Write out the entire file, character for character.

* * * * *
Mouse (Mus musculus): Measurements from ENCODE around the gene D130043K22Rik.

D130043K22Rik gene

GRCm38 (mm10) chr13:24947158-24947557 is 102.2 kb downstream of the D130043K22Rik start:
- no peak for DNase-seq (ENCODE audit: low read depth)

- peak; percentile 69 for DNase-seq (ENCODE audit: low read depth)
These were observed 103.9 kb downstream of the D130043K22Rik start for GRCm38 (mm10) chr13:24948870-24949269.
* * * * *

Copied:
Mouse (Mus musculus): Measurements from ENCODE around the gene D130043K22Rik.

D130043K22Rik gene

GRCm38 (mm10) chr13:24947158-24947557 is 102.2 kb downstream of the D130043K22Rik start:
- no peak for DNase-seq (ENCODE audit: low read depth)

- peak; percentile 69 for DNase-seq (ENCODE audit: low read depth)
These were observed 103.9 kb downstream of the D130043K22Rik start for GRCm38 (mm10) chr13:24948870-24949269.